Artificial Intelligence, New Educator’s Toolkit.

Why This Matters Now

Movie buffs have been hearing about artificial intelligence for years – from Steven Spielberg’s 2001 science fiction drama AI to the 2015 robotic police force in Chappieand beyond. AI is no longer the stuff of science fiction. This essential part of the technology sector aims to create intelligent machines of all kinds that think, work and react like humans. Just as electricity transformed the way industries functioned in the past century, artificial intelligence — the science of programming cognitive abilities into machines — has the power to substantially change society in the next 100 years. AI is being harnessed to enable such things as home robots, robo-taxis and mental health chatbots to make you feel better. The growth in this industry suggests great opportunity for Generation Z (today’s high school students) as they prepare for life after high school and college. Computer scientists tell us that the AI field requires strong foundations in math, technology, logic and engineering. Careers in AI use automation, robotics and sophisticated computer software and programs. Giving students a deeper understanding of AI and its business dimensions will inspire them to think about their potential place in this exciting, high-tech market.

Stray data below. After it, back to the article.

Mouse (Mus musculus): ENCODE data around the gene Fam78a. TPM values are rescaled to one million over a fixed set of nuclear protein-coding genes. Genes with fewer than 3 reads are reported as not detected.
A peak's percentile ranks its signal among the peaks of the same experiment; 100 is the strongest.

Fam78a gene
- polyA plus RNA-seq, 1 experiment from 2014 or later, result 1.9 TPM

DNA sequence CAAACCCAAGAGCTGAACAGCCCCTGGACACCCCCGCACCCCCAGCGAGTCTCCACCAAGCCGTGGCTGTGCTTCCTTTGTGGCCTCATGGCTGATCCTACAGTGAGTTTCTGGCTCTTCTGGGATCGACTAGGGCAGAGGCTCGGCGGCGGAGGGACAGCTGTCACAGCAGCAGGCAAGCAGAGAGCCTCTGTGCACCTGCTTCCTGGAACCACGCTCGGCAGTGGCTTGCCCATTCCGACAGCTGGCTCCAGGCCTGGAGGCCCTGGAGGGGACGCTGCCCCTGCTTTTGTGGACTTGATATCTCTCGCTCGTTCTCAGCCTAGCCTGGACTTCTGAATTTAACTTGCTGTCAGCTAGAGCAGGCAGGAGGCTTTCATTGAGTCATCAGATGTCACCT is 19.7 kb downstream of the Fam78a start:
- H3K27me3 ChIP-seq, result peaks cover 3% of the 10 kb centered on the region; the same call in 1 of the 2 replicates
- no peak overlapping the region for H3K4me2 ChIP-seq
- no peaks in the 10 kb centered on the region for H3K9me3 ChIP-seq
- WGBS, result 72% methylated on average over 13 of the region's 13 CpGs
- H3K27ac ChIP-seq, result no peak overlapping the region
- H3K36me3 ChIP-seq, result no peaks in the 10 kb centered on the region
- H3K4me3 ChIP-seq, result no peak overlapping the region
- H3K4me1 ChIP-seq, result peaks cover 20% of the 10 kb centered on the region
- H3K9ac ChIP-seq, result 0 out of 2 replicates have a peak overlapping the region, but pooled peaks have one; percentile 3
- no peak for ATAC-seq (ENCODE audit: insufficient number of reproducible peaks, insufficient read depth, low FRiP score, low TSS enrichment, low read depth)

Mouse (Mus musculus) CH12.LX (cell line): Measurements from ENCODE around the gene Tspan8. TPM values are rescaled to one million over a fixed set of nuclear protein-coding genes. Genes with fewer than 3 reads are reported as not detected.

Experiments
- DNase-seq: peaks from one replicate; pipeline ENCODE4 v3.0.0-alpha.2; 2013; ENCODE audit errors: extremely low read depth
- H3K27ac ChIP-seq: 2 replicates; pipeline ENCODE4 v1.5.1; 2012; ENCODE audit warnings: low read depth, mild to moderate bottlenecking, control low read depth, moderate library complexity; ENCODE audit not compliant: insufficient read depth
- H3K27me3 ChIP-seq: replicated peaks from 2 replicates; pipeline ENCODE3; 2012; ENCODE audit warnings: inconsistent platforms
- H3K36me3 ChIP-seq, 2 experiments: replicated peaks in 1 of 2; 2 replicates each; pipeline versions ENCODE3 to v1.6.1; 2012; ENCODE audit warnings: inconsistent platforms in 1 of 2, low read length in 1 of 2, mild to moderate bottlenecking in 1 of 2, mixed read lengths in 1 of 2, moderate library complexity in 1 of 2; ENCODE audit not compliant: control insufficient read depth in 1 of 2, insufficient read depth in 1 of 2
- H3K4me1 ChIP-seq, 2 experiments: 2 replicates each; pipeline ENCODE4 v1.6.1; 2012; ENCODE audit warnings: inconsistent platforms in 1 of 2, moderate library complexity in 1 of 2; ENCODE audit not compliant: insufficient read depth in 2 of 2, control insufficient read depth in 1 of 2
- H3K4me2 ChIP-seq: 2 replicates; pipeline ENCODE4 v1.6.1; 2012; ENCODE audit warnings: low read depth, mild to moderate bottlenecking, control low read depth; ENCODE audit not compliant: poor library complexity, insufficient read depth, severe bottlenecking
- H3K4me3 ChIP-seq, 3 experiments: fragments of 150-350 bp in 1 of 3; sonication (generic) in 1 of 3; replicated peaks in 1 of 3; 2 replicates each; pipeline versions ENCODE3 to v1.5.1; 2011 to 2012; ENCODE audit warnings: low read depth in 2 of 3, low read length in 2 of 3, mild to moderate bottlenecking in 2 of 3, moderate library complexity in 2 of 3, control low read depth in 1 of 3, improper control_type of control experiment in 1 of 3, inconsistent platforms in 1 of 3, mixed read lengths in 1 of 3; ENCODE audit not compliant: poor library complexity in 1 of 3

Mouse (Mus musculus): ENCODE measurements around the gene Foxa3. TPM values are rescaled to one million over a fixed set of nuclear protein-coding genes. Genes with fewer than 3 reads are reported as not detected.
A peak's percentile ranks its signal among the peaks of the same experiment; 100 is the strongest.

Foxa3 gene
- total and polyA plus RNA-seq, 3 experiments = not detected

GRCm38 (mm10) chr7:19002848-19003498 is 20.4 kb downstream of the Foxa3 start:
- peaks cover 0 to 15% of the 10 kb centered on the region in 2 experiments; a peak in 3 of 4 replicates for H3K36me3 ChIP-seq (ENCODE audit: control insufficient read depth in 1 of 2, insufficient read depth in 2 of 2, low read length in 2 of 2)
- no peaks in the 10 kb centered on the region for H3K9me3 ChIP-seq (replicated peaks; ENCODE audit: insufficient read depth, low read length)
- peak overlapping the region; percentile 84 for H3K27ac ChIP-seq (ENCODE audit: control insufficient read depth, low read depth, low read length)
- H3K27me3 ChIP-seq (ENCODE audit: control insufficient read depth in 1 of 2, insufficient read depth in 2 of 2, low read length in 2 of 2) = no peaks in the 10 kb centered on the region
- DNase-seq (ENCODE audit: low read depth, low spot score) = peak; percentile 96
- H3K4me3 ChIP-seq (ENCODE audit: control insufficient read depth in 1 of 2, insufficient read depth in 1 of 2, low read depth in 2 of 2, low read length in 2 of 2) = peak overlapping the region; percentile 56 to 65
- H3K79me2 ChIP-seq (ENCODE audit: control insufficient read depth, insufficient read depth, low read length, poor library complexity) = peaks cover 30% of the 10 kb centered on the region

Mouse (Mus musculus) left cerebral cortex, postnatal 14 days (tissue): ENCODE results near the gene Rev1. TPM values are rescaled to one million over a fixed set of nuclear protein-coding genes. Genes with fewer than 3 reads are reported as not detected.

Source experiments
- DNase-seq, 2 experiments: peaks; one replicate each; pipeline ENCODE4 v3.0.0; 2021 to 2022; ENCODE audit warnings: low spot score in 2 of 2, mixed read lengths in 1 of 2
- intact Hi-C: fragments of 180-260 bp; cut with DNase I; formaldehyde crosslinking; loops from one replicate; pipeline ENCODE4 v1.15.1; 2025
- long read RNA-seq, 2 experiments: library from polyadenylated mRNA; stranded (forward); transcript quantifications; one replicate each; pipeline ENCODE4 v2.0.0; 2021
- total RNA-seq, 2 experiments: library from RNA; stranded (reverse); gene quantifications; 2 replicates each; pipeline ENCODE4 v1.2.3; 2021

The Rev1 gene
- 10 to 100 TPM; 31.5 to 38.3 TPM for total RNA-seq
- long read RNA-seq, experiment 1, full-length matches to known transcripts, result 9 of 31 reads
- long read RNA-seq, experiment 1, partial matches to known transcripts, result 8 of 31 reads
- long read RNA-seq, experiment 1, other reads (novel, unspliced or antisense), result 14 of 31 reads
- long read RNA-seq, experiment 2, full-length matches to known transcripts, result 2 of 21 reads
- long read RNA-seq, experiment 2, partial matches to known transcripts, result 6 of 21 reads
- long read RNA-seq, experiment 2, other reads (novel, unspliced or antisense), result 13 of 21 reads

The Allure of Artificial Intelligence
Get the conversation about AI started with this introduction to the industry and all its moving parts, from machine learning and RoboBees, to Cortana and computer science. Then use the conversation starters accompanying the article to do a deeper dive into the topic. For example: “What do you see as the greatest reward of AI? What about the greatest risk? Using the article and the toolbar to the right, find out what people are saying on both sides of the argument. Use what you learn to reflect on where you stand on the future of Artificial Intelligence. Log in to KWHS and share your insights in the comment section of this article.” Once you’ve discussed the article, assign this follow-on KWHS piece for a fascinating perspective on the AI start-up culture: A Teen App Developer Embraces a World Where ‘AI Is Going to Get into Everything.’

Lesson Plan
Management: ‘The Power of Impossible Thinking’